Besides raising capital through IPO/FPO, India, in past decade has witnessed several private equity infrastructure funds (PE) coming up to raise capital. PE investments in India in Infrastructure (excluding telecom), was USD 2176 million in 2011, which went down to USD 688 million in 2013, and gradually increased to USD 1435 million in 2015[viii]. Considering, PPP investments in India for infrastructure are continuously shrinking and reached a 10-year low in 2015, as per World Bank. Then, Foreign Direct Investments in infrastructure projects in India was some 0.1% of GDP, which shot up to 0.8%-0.9% of GDP between 2008 and 2010, however, declined to 0.4% of GDP in 2014[ix].

Constraints in India

Rising Fiscal deficit has been one of the major reason behind fall in public investment in infrastructure in India. Rising fiscal deficits push up the cost of debt for public funding. Furthermore, currency exposure and its management, when India follows floating exchange rate calls for uncertainties in currency market. Then, price stability also impacts investments in India. Continued Inflationary trends hinder investment prospects. Despite high saving rates in India, debt markets for corporate sector is still underdeveloped. Thereby, debt funding for infrastructure financing for private players involves low profitability and long term debts.

On the other hand, PPP investment model has reached its “trough in the capex cycle”[x]. Furthermore, it is known that in India, since developers largely have limited capital, they tie up with financial investors to form Private Equity Infrastructure funds (PE). But capital markets with poor exit norms are deterring the private players to take up investment in infrastructure. India has an underdeveloped bond market, featuring liquidity crunch, high cost debts, and fluctuating interest rates, with ceiling limits on foreign investments in certain sectors. External Commercial Borrowing (ECB) in this context, has made affordable infrastructure finance accessible.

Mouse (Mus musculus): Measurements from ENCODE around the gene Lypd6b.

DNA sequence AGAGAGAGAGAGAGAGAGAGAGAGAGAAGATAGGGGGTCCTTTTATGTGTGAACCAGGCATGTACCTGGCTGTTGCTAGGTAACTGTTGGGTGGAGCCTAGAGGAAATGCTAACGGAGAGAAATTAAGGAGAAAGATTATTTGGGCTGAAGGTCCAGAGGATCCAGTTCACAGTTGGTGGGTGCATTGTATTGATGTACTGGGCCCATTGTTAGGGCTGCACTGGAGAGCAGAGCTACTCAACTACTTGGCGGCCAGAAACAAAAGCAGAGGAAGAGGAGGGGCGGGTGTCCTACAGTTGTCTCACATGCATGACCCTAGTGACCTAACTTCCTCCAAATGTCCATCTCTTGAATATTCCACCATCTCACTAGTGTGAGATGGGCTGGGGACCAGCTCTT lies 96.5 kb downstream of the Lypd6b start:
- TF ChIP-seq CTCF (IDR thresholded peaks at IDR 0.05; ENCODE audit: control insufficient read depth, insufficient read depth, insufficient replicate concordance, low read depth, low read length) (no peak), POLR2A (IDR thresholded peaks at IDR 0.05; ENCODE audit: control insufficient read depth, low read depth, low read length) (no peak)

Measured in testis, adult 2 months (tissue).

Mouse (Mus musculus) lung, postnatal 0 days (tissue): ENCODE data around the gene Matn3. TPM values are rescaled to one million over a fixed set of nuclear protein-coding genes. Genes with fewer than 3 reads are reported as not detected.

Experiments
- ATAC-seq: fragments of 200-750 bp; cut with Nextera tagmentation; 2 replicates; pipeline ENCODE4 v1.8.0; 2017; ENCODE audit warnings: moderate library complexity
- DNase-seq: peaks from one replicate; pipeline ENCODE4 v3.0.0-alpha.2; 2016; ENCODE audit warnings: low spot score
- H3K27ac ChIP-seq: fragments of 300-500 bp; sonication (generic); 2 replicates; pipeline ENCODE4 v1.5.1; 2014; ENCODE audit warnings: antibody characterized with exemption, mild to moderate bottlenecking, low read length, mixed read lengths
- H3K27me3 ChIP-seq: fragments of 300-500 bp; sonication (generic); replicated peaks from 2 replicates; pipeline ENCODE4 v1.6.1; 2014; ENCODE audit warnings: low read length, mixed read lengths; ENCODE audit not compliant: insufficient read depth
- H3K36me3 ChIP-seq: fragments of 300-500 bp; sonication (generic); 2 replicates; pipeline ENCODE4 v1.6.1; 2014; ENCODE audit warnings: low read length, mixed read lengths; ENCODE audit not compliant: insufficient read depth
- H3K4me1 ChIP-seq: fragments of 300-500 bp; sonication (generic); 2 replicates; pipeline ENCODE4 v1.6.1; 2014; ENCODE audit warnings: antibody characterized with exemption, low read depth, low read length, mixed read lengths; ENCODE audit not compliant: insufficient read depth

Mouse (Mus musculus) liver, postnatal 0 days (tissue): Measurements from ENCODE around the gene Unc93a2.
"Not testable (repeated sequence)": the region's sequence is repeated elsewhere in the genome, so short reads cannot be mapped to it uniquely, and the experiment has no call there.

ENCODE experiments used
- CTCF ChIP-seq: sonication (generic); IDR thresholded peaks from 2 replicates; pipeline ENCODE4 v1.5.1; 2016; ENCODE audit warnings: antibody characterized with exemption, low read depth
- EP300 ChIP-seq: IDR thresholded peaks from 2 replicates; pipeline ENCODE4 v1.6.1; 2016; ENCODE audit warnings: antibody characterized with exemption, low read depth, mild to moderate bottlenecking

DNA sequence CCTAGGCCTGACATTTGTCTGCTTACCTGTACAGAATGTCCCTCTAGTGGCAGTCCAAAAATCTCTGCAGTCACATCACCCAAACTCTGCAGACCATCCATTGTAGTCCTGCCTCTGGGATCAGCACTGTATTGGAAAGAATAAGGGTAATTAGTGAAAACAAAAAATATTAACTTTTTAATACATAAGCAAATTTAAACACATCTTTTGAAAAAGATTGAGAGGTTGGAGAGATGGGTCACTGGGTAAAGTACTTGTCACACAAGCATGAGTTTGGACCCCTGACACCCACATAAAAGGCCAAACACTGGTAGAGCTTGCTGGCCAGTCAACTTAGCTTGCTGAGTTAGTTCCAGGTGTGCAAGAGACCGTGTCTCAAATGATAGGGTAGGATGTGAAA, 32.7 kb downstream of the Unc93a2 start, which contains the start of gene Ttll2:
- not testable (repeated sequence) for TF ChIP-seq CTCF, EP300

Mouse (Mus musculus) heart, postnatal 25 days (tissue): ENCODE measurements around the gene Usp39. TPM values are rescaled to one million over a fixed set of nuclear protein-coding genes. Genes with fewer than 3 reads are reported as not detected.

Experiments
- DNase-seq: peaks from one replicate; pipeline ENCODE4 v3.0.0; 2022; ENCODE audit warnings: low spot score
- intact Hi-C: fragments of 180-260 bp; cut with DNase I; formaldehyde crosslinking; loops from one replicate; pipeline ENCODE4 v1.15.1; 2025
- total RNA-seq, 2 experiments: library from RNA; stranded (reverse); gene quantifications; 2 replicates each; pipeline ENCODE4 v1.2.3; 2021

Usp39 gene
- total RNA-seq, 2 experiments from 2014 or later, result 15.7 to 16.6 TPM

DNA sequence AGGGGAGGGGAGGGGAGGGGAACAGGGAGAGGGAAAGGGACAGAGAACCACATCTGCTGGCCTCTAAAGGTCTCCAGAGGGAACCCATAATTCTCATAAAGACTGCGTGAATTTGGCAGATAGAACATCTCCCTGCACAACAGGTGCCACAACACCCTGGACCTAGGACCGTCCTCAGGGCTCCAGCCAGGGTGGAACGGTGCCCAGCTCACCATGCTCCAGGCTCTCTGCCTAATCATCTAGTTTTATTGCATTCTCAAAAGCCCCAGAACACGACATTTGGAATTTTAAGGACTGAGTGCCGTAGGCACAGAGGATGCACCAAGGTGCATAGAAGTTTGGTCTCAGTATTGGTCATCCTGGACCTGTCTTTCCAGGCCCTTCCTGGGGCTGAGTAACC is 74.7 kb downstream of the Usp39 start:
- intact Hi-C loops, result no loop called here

Recent developments and reforms on regulatory framework related to Taxation, such as Dividend Distribution Tax, Minimum Alternate Tax to foreign companies under New Companies Act, deductions under IT Act u/s 80 IA, introduction of GST and GAAR rules, are indeed encouraging, but their compliance procedures have created uncertainties amongst the investors. Complex rules and interpretation of compliance procedures discourages investment. Furthermore, restricted land acquisition rules, and new PPP models coming up, have created perceived apprehension amongst the investor fraternity. Comprehending and meeting compliances, procedures and regulations deters interests of investor in taking up long-term risk projects in infrastructure.

Rising Gross Non-Performing Assets (GNPAs) of domestic commercial banks, which was INR 6 trillion as on March 2016, has subdued the risk taking capacity of domestic banking sector. Infrastructure projects, in this context, are executed by Special Purpose Vehicles, which neither have a credit history nor a balance sheets. Indian financial market, apprehensive due to rising GNPAs, discourages debt financing to these SPVs. Then, since banks lend loans at floating rates, entire project span is subject to interest rate fluctuations, restricting the viability of the project in the long run. Scope of External Commercial Borrowing (ECB), in order to curb the monetary expansion effects of capital inflows from outside, has been regulated and restricted by RBI. In January 2015, it was reported that ECB applications worth USD 2billion were pending for approval, most of it include housing and infrastructure finance[xi].